Article  PubMed Central  CAS  PubMed  Google Scholar 

  25. Cheng ZJ, Vapaatalo H, Mervaala E: AngiotensinII and vascular inflammation. Med Sci Monit. 2005, 11: 194-205.

    Google Scholar 

  26. Connelly L, Palacios-Callender M, Ameixa C, Moncada S, Hobbs AJ: Biphasic regulation of NF-κB activity underlies the pro- and anti-inflammatory actions of nitric oxide. J Immunol. 2001, 166: 3873-3881.

    Article  CAS  PubMed  Google Scholar 

  27. Tzeng HP, Ho FM, Chao KF, Kuo ML, Lin-Shiau SY, Liu SH: Lapachone reduces endotoxin-induced macrophage activation and lung edema and mortality. Am J Respir Crit Care Med. 2003, 168: 85-91. 10.1164/rccm.200209-1051OC.

    Article  PubMed  Google Scholar 

  28. Erridge C: Lysozyme promotes the release of toll-like receptor-2 stimulants from gram-positive but not gram- negative intestinal bacteria. Gut Microbes. 2010, 1: 383-387. 10.4161/gmic.1.6.13726.

    Article  PubMed Central  PubMed  Google Scholar 

Download references


This work was supported in part by grants from the National Transgenic Animal Breeding Grand Project (2009ZX0800-020B) and National Key Technology R&D Program (2006BAD04A02-10).

Author information

Authors and Affiliations


Corresponding author

Correspondence to Zhengxing Lian.

Additional information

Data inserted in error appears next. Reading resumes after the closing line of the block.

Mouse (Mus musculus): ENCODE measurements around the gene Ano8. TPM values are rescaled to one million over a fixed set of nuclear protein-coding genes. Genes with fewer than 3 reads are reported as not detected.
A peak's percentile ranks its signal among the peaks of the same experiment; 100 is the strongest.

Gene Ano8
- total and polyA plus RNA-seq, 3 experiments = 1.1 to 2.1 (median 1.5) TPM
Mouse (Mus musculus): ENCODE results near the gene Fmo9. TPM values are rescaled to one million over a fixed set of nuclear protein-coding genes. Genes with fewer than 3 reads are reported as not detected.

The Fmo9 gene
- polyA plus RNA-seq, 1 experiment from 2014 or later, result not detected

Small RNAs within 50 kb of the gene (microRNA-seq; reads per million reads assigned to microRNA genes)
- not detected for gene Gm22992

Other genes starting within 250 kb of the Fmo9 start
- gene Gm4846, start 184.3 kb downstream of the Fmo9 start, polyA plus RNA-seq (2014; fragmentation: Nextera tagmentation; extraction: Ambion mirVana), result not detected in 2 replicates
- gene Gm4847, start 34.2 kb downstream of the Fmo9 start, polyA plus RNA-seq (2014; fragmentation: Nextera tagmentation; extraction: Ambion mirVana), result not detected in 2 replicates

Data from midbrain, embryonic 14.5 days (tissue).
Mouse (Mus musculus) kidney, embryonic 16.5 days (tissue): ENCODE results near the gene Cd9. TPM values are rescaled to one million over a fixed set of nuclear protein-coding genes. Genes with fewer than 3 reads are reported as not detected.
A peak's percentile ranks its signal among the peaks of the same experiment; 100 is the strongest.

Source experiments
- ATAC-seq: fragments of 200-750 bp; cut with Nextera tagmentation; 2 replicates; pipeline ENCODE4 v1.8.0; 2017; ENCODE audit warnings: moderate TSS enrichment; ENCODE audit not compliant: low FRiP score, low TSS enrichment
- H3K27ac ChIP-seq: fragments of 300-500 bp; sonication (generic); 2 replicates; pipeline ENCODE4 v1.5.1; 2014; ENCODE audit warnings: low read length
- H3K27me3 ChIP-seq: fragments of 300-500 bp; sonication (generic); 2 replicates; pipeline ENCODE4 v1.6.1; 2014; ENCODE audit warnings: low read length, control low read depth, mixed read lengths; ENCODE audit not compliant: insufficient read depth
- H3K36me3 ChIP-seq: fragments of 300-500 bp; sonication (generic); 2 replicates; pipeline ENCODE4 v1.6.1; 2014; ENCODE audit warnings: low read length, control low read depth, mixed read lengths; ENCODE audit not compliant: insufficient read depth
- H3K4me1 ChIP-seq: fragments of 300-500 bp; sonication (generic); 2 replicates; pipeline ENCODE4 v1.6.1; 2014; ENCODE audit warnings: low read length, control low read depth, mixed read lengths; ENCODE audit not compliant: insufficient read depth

Competing interests

The authors declare that they have no competing interests.

Authors’ contributions

SLD, KY, NL and ZXL initiated and conducted the experiments, coordinated the experimental design, analysis and interpretation of data and wrote the manuscript. SLD, BLZ, YCY, YFL, HJH, HTZ and MSC production of Capra hircusin goats over-expressing TLR2 and testing of physiological and biochemical parameters. SLD and KY conducted in vitro and vivo Pam3CSK4-challenge. All authors have read and approved the final manuscript.

Shoulong Deng, Kun Yu contributed equally to this work.

Authors’ original submitted files for images

Below are the links to the authors’ original submitted files for images.

Authors’ original file for figure 1

Authors’ original file for figure 2

Authors’ original file for figure 3

Rights and permissions

Open Access This article is published under license to BioMed Central Ltd. This is an Open Access article is distributed under the terms of the Creative Commons Attribution License ( ), which permits unrestricted use, distribution, and reproduction in any medium, provided the original work is properly cited.

Reprints and permissions

About this article

Cite this article

Deng, S., Yu, K., Zhang, B. et al. Effects of over-expression of TLR2 in transgenic goats on pathogen clearance and role of up-regulation of lysozyme secretion and infiltration of inflammatory cells. BMC Vet Res 8, 196 (2012).

Download citation

  • Received:

  • Accepted:

  • Published:

  • DOI: